I'm afraid the census is still bugging me, notably Figure 36. Looking at it the other day, and the related tables 36 and 37 at the back of the CSO's publication, left me utterly baffled. Here's the offending figure, to begin with:
Now, unlike good charts, graphs, and figures, which are meant to make data clear, this just bamboozles. It seems to have been in response to this, moreso than to the claim on figure 35 that much of the 179,889-strong increase in the number of Ireland's Catholics was due to recent immigration, that the Irish Times claimed that:
'The result show Ireland is still a predominantly Catholic country. Some 84 per cent of people described themselves as Roman Catholic, an increase of almost 5 per cent which was driven mainly by Eastern Europeans moving here.'
My italics, obviously. As we've already seen, this is clearly rubbish. Just under 39% of the increase was driven by non-Irish immigration, some of which was from such countries as the Philippines and Brazil. Fine, we know this. The Irish Times screwed up. Or, putting it another way, the increase in the number of people describing themselves as Roman Catholic was most definitely not driven by Eastern Europeans moving here.
Still, what's going on in Figure 36? The other day I stared at it till I got exhausted, thought I understood it and then in exhausted frustration cast aside my momentary comprehension. It's been pointed out to me in a comment that I was wrong to have done so, and true enough, exhausted as I was, my maths were all over the shop.
Perhaps, then, what's going on in Figure 36 is a chart that tries to do a lot, effectively compressing eighteen separate charts into one, each bar being an independent set of data points, the horizontal dark bars measuring the percentage increase of Irish members of a particular religious group, and the horizontal light bars measuring the percentage increase of non-Irish members of a particular religious group.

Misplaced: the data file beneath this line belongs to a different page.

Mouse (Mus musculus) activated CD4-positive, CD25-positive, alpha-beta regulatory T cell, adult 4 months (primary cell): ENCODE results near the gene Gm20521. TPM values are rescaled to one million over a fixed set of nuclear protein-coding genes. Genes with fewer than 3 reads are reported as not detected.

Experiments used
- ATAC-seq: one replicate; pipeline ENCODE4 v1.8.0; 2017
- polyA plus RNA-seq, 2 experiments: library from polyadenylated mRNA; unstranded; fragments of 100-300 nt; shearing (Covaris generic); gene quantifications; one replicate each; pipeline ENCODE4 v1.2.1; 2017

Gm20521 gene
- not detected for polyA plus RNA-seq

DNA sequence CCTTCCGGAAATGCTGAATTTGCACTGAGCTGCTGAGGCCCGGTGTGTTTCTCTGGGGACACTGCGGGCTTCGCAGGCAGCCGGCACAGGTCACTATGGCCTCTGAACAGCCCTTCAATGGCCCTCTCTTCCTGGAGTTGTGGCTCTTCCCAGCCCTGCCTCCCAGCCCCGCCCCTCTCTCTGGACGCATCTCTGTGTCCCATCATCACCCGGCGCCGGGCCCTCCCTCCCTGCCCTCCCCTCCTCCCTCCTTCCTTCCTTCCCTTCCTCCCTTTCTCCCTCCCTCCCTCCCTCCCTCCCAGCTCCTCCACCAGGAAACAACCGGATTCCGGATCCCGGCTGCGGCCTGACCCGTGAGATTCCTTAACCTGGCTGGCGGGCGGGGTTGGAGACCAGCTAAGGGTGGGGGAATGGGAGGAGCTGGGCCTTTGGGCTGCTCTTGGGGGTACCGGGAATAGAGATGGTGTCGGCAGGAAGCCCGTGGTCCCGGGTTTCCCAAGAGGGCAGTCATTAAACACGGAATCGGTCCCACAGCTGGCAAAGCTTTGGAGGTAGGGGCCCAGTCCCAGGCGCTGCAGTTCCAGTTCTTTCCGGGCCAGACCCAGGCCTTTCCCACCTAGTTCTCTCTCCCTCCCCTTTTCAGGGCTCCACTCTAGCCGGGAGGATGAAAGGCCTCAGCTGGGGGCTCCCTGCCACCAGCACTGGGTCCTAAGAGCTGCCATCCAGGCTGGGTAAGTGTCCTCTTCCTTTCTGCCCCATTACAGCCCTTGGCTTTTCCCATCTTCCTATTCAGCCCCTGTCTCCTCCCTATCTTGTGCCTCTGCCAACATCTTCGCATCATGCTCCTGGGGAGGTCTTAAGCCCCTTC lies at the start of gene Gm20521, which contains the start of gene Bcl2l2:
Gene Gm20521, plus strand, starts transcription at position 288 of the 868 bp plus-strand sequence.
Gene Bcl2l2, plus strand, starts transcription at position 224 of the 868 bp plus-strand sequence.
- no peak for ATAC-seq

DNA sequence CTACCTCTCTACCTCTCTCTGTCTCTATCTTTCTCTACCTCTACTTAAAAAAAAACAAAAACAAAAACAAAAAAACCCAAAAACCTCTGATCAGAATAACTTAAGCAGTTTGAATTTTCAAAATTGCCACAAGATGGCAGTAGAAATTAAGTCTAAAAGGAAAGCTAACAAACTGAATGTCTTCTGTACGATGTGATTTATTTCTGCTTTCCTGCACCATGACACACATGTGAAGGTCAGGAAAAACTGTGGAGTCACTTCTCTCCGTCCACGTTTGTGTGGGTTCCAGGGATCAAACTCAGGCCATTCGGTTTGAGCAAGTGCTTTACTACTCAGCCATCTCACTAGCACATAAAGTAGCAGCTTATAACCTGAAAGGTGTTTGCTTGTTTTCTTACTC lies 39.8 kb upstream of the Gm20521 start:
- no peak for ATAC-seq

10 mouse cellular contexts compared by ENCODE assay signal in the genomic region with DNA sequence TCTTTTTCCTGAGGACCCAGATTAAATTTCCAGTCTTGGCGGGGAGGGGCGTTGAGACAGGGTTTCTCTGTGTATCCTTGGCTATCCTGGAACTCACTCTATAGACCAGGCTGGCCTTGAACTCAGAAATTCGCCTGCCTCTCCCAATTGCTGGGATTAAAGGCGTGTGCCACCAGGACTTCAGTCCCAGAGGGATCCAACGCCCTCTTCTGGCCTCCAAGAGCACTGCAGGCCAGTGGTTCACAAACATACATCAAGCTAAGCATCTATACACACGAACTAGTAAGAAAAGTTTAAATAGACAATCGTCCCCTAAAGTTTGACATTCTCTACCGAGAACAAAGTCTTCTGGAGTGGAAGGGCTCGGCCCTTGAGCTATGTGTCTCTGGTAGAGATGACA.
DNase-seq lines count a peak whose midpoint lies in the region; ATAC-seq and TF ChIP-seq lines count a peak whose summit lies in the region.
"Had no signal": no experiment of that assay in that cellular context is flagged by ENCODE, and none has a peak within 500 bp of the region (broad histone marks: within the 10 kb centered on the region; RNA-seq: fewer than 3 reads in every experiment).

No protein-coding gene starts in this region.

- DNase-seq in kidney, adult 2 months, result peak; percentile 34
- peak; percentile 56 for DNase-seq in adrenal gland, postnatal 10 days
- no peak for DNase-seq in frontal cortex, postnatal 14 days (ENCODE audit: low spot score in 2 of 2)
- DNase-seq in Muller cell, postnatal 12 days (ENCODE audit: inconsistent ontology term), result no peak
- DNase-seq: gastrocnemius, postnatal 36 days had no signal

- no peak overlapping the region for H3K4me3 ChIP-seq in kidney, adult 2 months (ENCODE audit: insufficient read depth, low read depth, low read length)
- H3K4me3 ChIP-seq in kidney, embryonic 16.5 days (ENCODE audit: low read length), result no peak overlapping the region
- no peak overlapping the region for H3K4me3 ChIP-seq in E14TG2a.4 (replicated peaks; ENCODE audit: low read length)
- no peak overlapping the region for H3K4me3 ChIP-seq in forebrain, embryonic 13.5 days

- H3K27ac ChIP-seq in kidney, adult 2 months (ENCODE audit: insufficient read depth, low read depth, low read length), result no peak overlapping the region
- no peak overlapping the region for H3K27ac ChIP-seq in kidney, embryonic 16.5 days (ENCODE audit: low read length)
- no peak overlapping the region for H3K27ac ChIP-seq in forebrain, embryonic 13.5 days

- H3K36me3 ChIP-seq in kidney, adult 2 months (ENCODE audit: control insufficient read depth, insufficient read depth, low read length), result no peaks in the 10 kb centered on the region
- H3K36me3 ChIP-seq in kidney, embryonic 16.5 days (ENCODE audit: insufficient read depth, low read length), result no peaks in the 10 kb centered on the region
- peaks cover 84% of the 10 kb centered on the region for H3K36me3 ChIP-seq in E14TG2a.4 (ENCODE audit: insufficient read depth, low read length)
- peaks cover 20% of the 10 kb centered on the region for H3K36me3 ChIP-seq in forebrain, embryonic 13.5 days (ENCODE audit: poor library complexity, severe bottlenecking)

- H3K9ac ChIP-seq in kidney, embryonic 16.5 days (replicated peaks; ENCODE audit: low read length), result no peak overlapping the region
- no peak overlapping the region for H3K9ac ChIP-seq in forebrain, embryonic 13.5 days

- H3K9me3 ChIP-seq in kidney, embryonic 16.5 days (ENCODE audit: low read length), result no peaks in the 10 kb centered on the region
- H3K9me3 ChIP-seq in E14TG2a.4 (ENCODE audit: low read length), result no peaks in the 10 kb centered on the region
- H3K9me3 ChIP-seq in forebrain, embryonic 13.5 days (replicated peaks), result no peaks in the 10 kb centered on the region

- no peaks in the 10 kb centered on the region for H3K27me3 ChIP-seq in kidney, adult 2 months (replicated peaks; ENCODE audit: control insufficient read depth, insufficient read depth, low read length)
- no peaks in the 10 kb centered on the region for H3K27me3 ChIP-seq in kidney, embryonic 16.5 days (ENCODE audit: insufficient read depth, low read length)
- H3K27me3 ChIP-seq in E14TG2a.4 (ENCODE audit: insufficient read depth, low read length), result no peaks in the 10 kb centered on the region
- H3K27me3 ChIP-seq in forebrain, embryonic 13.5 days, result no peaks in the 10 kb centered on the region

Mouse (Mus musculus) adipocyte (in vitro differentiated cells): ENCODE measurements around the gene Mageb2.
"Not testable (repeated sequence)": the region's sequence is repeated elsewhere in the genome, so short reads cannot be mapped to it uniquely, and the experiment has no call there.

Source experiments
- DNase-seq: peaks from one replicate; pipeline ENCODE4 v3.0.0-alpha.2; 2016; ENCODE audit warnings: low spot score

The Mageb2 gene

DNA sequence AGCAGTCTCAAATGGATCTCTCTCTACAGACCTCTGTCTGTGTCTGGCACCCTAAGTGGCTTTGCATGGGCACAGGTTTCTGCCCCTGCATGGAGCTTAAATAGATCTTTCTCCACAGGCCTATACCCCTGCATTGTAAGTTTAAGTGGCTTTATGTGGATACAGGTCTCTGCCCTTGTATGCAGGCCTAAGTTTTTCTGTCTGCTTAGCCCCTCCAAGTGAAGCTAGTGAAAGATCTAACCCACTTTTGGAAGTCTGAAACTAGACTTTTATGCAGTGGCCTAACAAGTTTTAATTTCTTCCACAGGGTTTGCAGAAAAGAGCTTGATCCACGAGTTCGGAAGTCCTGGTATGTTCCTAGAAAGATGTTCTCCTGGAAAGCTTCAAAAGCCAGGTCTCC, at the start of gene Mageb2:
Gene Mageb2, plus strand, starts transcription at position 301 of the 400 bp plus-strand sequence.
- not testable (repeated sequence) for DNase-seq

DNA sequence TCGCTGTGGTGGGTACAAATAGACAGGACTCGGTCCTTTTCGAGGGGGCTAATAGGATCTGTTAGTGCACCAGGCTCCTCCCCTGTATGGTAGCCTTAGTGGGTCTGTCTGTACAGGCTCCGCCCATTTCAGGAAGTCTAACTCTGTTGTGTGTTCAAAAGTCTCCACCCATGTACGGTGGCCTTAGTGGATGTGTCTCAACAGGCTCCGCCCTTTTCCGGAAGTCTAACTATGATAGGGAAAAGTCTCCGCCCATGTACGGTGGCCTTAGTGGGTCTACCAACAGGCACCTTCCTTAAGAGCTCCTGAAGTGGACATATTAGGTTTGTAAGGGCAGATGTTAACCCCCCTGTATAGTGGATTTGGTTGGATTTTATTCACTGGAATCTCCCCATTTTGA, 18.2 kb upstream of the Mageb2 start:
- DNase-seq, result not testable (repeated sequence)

Obviously it's deeply misleading to compress this into one chart, as 1% of the 2006 figure for Irish Catholics would be about 34,000, 1% of the 2006 figure for Irish Orthodox Christians would be about 29, 1% of the 2006 figure for non-Irish Muslims would be 216, and 1% of the 2006 figures for non-Irish people of no religion being 684. These figures simply cannot be compared in any meaningful way.
Nonetheless, let's take a look at a compressed version of table 37, from the appendices, drawing also from the 2006 figures; this should shed useful light onto figure 36. Let's put aside the figure for Apostolic and Pentecostal Christians, as I can't see a 2006 figure for them, and likewise ignore the 'Christians' figure, as though that probably means 'all other Christians', I can't be sure.
On the face of it, this seems to explain everything. It's quite plausible that the dark and light bars for Catholics tally with the 3.4% and 32.5% increase figures we can see from the table; that looks about right. Likewise, I'll buy the 5.3% and 7.4% increases for Presbyterians. The 'Other religions' look fine too, as do the 'No religion' bars.
Unfortunately, the rest of the figure doesn't work. Look at the Muslims on figure 36: the chart looks just about right for the 35% increase in non-Irish Muslims, but it seems to be rather overstating the 60% increase in Irish Muslims.
The Church of Ireland are curiously rendered on figure 36. I'll buy that the dark bar represents a 7% increase in Irish membership, but there's no way that very tangible light bar represents the 2.3% decrease in non-Irish membership that actually took place. The chart makes it appear as though non-Irish membership rose, when it actually fell.
What about the Orthodox, then? We know their Irish membership increased by 194% between censuses, but figure 36 seems to suggest the increase was by no more than 120%; meanwhile their non-Irish membership rose by 107%, but the chart appears to be saying there was a mere 45% rise or thereabouts.
No, unless I'm even more confused than I was, I'd be pretty confident in saying that the CSO has made a pig's ear of this chart.